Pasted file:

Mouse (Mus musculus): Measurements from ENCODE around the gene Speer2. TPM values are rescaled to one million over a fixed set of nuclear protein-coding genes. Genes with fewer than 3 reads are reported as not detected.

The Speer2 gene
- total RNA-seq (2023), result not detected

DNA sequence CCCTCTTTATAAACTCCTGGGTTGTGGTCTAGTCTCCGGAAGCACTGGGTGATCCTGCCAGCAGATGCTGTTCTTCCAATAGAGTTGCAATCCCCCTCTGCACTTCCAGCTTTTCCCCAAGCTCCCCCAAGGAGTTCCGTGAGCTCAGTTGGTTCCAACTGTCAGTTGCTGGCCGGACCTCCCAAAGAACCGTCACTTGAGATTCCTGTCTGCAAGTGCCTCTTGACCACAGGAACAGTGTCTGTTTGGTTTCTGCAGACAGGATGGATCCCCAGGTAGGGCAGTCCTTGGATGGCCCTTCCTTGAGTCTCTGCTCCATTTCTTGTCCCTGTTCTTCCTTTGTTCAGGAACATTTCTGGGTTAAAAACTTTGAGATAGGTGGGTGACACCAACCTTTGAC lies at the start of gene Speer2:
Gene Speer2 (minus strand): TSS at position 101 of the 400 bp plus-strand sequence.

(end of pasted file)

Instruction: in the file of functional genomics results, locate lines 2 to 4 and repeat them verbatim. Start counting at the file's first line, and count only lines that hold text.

The Speer2 gene
- total RNA-seq (2023), result not detected

DNA sequence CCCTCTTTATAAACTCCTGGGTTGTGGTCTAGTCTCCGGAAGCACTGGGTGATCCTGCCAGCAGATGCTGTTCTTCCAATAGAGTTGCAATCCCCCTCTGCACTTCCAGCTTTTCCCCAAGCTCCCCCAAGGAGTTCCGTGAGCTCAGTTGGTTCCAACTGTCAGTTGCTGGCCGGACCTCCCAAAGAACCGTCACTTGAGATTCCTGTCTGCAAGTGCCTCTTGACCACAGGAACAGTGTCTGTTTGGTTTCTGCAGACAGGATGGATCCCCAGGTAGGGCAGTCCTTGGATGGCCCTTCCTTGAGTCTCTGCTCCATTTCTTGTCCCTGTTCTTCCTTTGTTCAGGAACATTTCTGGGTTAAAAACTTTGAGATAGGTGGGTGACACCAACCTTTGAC lies at the start of gene Speer2: